After cooperating with a company that commended changing vaccine passports into documents that serve various purposes, the UK government was indicted of secretly implementing the National Identity Card program.
Entrust, an IT company that claims to be a “global leader in identity, payment and data conservation” allotted an agreement from the Ministry of Health and Social Care previous month to be responsible for the UK’s Covid-19 vaccine certification system. According to sources the company received £250,000 (US$346,000) to dispense cloud computing services for the government’s Covid status certification program. The agreement terminates in March 2022, but the government can choose to extend it for another year.
Last month, Health Secretary Matt Hancock said that international travel will require evidence of vaccination, and in past weeks there have been news that the UK government may made it mandatory for public to provide documents for participation in sports related or other crowded events.
From Entrust’s own position on this matter, the government might be planning some more enthusiastic plans for digital certifications.
Jann Markey – Director of Product marketing at Entrust – said in a blog post that this emergence of vaccine passports is a part of new normal infrastructure and it must be considered as chance.
“Consider a national ID strategy: With the infrastructure and investment needed to ensure that vaccine passports are viable, why not redeploy this work to a national citizenship ID program that can be used for multiple functions, including the safe provision of government Services, safe cross-border travel and vaccination documents”, the blog discusses vaccine passports in the “post-pandemic world.”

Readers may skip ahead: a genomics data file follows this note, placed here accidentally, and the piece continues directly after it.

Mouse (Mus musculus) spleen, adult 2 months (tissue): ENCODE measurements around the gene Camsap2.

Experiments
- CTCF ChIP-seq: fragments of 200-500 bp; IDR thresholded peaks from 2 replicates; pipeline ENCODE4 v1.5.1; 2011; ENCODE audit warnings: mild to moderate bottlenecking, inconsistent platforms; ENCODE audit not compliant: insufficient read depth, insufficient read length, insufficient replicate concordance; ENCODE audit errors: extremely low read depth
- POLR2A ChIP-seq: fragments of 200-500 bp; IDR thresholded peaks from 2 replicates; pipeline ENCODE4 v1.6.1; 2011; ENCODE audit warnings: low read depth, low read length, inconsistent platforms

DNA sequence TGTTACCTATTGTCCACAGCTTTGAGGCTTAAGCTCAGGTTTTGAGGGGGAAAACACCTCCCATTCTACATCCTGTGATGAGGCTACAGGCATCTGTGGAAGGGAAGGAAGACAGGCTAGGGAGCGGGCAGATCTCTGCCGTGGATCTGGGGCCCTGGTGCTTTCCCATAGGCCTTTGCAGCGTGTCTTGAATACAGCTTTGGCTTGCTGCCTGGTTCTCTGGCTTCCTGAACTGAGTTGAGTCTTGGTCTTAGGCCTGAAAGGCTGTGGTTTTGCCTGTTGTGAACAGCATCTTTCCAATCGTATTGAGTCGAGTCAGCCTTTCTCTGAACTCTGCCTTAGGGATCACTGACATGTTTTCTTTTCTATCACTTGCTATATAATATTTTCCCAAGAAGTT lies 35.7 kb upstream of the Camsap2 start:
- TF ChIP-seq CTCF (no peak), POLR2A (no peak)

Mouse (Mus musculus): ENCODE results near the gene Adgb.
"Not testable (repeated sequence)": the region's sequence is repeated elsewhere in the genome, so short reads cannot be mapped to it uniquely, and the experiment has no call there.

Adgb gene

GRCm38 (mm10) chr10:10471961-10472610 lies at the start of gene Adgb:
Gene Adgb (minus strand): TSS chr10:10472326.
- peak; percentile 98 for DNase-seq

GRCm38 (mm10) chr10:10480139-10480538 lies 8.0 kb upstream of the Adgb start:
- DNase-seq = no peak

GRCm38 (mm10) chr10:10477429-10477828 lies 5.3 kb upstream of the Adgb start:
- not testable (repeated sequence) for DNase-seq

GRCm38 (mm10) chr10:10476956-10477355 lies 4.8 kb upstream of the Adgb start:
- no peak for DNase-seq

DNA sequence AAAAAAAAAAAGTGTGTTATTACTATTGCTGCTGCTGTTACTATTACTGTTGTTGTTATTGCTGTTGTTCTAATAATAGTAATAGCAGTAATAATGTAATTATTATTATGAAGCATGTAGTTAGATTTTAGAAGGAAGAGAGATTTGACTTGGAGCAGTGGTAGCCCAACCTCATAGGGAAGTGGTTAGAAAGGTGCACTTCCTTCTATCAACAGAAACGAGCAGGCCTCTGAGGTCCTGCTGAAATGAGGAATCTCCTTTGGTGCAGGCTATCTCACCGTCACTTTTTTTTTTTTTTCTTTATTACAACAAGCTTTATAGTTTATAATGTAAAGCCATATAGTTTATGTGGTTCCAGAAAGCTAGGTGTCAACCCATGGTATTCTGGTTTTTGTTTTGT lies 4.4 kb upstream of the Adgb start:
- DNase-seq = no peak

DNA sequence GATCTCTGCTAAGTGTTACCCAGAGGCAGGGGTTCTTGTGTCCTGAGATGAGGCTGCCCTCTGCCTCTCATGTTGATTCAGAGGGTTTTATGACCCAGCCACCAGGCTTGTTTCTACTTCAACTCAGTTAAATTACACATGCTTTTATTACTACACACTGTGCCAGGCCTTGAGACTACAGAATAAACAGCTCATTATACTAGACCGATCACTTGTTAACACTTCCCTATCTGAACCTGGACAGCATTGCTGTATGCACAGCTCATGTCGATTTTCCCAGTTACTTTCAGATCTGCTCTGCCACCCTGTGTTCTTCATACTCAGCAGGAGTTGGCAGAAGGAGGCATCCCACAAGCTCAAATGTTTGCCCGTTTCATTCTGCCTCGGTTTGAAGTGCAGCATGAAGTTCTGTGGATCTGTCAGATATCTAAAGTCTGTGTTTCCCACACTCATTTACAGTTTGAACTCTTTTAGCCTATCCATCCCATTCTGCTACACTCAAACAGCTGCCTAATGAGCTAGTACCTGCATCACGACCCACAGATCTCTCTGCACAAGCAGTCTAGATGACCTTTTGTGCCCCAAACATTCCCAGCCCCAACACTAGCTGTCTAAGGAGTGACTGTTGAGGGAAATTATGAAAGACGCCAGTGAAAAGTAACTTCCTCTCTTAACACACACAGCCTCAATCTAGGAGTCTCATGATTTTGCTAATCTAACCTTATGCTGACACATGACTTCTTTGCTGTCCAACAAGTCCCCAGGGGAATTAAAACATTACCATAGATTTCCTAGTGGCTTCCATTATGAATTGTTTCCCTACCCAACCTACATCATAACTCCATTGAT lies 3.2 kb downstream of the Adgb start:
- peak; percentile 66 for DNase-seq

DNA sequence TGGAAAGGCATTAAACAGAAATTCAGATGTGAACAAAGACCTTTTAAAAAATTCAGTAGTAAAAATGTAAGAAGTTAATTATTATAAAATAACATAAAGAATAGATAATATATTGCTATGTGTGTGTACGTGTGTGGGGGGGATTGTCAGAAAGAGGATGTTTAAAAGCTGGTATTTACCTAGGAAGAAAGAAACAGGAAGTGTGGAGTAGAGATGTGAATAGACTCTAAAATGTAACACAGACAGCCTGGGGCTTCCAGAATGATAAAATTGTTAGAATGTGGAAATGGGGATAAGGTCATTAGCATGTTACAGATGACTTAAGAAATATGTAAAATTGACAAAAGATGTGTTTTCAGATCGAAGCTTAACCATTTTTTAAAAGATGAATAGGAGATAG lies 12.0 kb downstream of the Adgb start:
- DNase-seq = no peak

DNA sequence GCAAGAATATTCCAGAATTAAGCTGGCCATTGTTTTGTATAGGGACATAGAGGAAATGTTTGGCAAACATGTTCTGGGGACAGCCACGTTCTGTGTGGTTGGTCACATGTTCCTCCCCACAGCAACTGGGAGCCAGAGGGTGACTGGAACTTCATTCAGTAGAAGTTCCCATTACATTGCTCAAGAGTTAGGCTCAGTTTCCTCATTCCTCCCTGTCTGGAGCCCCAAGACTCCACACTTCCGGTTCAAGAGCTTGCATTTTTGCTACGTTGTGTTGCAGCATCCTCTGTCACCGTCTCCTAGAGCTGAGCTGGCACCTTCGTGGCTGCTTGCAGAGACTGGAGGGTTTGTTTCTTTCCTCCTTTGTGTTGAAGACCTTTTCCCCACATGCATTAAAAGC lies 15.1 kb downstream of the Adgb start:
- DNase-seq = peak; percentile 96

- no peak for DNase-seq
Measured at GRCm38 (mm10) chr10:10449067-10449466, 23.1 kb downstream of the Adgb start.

It is worth noting that the US-based company has helped Albania, Ghana and Malaysia deploy national ID systems.
Entrust’s partnership with the British government has aroused the vigilance of civil liberties organizations and legislators.
Tory MP David Davis, a member of the Covid Anti-Block Recovery Group, has asked the government for an explanation. Moreover, he said that it is “extraordinary” that the health department can sign agreements with these companies without first obtaining parliamentary approval.
Former Conservative Party leader Sir Ian Duncan Smith also expressed similar dissatisfaction, asserting that the contract contradicted “the established position of the government” and should be cancelled.
The privacy and civil liberties organization Big Brother Watch stated that the Entrust contract represents an attempt by the government to issue ID cards “through the back door.”
“The fact that the government has entered into an agreement with Entrust that openly plans the route from vaccine passports to digital ID cards only underscores how serious a threat Covid would pose to our civil liberties and privacy,” Research leader Jake Hurfurt warned.
A spokesman for the health department insisted that the NHS application used to verify vaccination status should not be used as a national identification system, describing the system as a “simple and secure tool” to allow international travel. When contacted Entrust, it refused to comment.